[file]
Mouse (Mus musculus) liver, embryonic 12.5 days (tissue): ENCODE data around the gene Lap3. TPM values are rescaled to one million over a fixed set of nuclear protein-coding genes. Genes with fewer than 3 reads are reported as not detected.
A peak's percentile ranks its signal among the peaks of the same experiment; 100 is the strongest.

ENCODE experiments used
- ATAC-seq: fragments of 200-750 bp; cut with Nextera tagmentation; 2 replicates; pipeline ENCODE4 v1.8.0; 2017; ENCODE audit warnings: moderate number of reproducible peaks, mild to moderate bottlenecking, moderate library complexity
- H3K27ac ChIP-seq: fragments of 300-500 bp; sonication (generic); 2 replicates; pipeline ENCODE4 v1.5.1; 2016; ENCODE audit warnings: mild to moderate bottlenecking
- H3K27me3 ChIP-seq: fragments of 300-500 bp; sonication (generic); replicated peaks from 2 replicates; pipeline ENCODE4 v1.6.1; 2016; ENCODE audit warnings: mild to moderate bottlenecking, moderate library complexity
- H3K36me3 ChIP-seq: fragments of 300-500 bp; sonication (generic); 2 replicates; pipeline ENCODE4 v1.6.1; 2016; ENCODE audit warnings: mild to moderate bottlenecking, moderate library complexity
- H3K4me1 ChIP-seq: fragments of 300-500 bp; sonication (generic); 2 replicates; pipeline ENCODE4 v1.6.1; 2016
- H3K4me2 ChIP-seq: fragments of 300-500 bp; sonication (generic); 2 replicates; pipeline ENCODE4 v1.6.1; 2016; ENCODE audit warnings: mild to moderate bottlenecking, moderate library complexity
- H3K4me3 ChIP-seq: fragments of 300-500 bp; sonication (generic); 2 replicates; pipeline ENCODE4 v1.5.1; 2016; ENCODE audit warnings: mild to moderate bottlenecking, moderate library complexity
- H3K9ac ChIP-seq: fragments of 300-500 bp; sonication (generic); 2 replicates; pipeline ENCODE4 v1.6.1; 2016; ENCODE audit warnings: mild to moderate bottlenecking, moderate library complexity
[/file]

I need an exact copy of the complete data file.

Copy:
Mouse (Mus musculus) liver, embryonic 12.5 days (tissue): ENCODE data around the gene Lap3. TPM values are rescaled to one million over a fixed set of nuclear protein-coding genes. Genes with fewer than 3 reads are reported as not detected.
A peak's percentile ranks its signal among the peaks of the same experiment; 100 is the strongest.

ENCODE experiments used
- ATAC-seq: fragments of 200-750 bp; cut with Nextera tagmentation; 2 replicates; pipeline ENCODE4 v1.8.0; 2017; ENCODE audit warnings: moderate number of reproducible peaks, mild to moderate bottlenecking, moderate library complexity
- H3K27ac ChIP-seq: fragments of 300-500 bp; sonication (generic); 2 replicates; pipeline ENCODE4 v1.5.1; 2016; ENCODE audit warnings: mild to moderate bottlenecking
- H3K27me3 ChIP-seq: fragments of 300-500 bp; sonication (generic); replicated peaks from 2 replicates; pipeline ENCODE4 v1.6.1; 2016; ENCODE audit warnings: mild to moderate bottlenecking, moderate library complexity
- H3K36me3 ChIP-seq: fragments of 300-500 bp; sonication (generic); 2 replicates; pipeline ENCODE4 v1.6.1; 2016; ENCODE audit warnings: mild to moderate bottlenecking, moderate library complexity
- H3K4me1 ChIP-seq: fragments of 300-500 bp; sonication (generic); 2 replicates; pipeline ENCODE4 v1.6.1; 2016
- H3K4me2 ChIP-seq: fragments of 300-500 bp; sonication (generic); 2 replicates; pipeline ENCODE4 v1.6.1; 2016; ENCODE audit warnings: mild to moderate bottlenecking, moderate library complexity
- H3K4me3 ChIP-seq: fragments of 300-500 bp; sonication (generic); 2 replicates; pipeline ENCODE4 v1.5.1; 2016; ENCODE audit warnings: mild to moderate bottlenecking, moderate library complexity
- H3K9ac ChIP-seq: fragments of 300-500 bp; sonication (generic); 2 replicates; pipeline ENCODE4 v1.6.1; 2016; ENCODE audit warnings: mild to moderate bottlenecking, moderate library complexity